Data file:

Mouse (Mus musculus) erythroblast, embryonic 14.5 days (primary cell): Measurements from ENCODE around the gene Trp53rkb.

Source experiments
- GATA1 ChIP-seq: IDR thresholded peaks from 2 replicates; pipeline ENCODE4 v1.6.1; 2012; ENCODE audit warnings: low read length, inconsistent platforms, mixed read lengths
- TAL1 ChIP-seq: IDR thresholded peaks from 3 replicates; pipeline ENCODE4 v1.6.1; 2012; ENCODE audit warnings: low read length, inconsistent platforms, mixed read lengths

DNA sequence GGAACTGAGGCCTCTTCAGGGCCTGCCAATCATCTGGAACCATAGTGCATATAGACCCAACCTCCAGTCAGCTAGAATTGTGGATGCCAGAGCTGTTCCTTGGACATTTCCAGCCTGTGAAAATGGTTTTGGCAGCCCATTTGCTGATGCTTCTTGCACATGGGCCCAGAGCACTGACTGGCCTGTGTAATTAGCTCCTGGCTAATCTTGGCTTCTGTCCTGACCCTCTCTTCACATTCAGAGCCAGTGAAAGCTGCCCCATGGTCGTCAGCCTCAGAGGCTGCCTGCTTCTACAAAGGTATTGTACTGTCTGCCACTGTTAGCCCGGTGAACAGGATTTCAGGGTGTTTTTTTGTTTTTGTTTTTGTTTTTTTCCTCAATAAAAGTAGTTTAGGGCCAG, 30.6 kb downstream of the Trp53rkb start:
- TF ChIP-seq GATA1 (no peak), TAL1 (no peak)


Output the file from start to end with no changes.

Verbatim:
Mouse (Mus musculus) erythroblast, embryonic 14.5 days (primary cell): Measurements from ENCODE around the gene Trp53rkb.

Source experiments
- GATA1 ChIP-seq: IDR thresholded peaks from 2 replicates; pipeline ENCODE4 v1.6.1; 2012; ENCODE audit warnings: low read length, inconsistent platforms, mixed read lengths
- TAL1 ChIP-seq: IDR thresholded peaks from 3 replicates; pipeline ENCODE4 v1.6.1; 2012; ENCODE audit warnings: low read length, inconsistent platforms, mixed read lengths

DNA sequence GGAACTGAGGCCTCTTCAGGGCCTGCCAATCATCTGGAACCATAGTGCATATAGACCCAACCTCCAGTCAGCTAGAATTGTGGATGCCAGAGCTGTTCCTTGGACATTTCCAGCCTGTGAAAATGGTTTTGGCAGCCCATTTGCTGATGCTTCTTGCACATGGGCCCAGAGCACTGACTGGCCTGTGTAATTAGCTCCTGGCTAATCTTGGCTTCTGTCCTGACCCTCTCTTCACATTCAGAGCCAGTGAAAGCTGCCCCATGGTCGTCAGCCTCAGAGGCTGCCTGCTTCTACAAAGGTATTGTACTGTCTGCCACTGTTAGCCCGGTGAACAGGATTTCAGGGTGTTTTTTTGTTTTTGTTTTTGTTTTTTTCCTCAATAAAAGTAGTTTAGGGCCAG, 30.6 kb downstream of the Trp53rkb start:
- TF ChIP-seq GATA1 (no peak), TAL1 (no peak)